Locke's budget boosts Greenbank Farm

They decided it was too early in the day to crack open the bottle of champagne waiting in the fridge, but the Greenbank Farm board of directors had reason to celebrate at their Thursday morning board meeting.

The year 2002 was a good one at the farm, with sales up, heat in the barn and a Special Review District rezone.

If that wasn’t cause enough to celebrate, Gov. Locke’s proposed 2003-05 budget has earmarked $1.5 million for the farm.

While the board expressed mixed feelings that the farm might get money from the state’s capital budget when so much was proposed to be cut from education and health, they felt it would be money well budgeted.

“We can do so much with this money,” secretary Marcia Comer said.

The group has big plans for the funding, including renovating the 5,500 square-foot Barn No. 2 to create more commercial space, replacing Barn No. 3 with a two-story 8,000 square-foot building with up to five new commercial spaces, improving the driveway and parking areas, and adding landscaping.

The projected cost of the improvements is $1.8 million, with the rest coming from local contributions.

The improvements are estimated to add up to 40 new jobs at the farm, which was a big selling point.

The Greenbank project was advocated by Sen. Mary Margaret Haugen, D-Camano Island, as part of an Island County economic stimulus package that includes $4 million for continued renovation of Cama Beach State Park on Camano Island.

“I’m deeply disappointed by the planned reductions to education and social services,” Haugen said in a prepared statement, “but these two capital projects are so critical to Island County. This state investment will help spur business growth and give us a badly needed economic boost when we need it most.”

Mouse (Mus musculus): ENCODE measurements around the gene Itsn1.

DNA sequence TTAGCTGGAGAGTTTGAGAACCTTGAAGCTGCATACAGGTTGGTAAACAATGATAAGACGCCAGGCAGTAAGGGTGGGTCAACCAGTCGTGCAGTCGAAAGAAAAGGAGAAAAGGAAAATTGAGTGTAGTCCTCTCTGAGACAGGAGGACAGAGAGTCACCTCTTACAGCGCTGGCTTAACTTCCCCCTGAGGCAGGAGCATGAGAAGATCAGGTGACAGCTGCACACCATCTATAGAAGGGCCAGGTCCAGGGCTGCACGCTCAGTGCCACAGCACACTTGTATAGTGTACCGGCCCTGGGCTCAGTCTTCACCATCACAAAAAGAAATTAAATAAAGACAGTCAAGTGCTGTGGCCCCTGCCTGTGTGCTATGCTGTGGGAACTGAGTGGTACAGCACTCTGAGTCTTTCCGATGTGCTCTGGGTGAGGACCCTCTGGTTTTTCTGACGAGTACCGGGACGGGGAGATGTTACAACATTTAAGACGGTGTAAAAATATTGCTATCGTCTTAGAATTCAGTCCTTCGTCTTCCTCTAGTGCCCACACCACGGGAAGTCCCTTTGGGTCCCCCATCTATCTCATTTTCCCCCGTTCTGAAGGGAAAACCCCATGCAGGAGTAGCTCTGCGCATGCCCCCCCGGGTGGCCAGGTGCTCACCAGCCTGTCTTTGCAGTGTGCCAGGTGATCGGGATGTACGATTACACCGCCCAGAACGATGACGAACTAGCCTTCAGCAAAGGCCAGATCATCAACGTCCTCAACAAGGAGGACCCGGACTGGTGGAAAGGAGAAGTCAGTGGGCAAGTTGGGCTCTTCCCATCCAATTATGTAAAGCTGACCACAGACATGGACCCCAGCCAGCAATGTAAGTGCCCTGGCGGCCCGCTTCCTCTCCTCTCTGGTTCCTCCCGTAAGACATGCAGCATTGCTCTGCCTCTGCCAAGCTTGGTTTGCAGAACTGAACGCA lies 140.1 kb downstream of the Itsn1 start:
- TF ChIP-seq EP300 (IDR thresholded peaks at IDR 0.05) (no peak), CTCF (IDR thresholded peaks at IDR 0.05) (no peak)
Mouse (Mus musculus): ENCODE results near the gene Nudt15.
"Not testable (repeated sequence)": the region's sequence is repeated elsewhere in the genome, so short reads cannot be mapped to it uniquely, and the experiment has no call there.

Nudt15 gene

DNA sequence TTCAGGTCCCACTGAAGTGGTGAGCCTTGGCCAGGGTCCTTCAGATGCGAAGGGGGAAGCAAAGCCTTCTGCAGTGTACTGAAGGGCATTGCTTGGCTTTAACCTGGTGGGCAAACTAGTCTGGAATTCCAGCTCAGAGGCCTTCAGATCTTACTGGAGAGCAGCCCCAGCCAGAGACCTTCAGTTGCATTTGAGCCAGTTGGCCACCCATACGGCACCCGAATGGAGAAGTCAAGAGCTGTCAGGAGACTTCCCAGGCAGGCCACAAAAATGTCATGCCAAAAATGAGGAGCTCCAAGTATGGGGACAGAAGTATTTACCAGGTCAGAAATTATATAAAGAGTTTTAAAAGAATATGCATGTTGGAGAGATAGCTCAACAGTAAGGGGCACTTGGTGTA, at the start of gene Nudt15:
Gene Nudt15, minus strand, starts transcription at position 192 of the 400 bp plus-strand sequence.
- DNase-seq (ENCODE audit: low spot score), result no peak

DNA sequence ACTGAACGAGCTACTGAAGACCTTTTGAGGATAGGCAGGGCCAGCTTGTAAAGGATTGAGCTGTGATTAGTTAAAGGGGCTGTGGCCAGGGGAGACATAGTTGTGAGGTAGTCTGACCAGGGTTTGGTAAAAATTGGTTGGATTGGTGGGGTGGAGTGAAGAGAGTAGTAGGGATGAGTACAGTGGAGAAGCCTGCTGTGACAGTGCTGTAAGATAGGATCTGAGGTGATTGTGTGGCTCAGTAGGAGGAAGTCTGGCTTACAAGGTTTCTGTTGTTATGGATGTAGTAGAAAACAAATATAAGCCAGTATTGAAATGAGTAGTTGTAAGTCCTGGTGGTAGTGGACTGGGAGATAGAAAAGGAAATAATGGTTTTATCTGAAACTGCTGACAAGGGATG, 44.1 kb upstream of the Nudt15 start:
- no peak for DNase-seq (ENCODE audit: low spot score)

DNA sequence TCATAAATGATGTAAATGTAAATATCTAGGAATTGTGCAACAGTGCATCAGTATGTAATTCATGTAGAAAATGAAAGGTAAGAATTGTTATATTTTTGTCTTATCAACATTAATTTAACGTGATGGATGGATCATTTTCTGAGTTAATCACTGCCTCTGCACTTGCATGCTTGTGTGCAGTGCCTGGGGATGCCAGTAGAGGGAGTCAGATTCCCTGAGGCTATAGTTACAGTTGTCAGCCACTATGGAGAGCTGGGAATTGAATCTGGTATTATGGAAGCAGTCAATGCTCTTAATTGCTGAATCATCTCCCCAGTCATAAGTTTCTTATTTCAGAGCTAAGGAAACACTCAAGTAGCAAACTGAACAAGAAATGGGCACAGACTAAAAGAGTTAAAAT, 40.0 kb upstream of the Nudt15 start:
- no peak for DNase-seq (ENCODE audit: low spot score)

“This was a total long-shot,” Greenbank Farm Executive Director Laura Blankenship said. “I didn’t think it was going to happen with all the cuts.” The governor’s budget must still survive rigorous scrutiny during the legislative session which convenes in January.

The news of the potential financial windfall came on the heels of the approval of a Special Review District rezoning for Greenbank Farm. The county approved the amendment to the Growth Management Plan at their regular meeting Monday.

Blankenship said while the farm was saved in 1997 when it was purchased jointly by the county, Port of Coupeville and the Nature Conservancy, “this saves it in a bureaucratic way.”

With the Special Review District designation, Greenbank can move ahead with its Master Plan, which envisions developing the educational and economic possibilities of the farm.

Vice-President Greg Osenbach said an earlier decision to focus the gift shop on wine sales had paid off, with those sales up 18 percent.

Blankenship noted the loganberry wine chocolates were “flying off the shelves.”

Renovation, and heating, of the 15,000 square foot main barn has resulted in a doubling of the event bookings, and they expect that to continue to grow. The barn also houses Whidbey Pies Cafe and is host to many social and community events.

Osenbach said the successful year was the result of the “wild and optimistic imaginations” of all who work year-round to make the farm’s vision a reality. “What a year,” he said.

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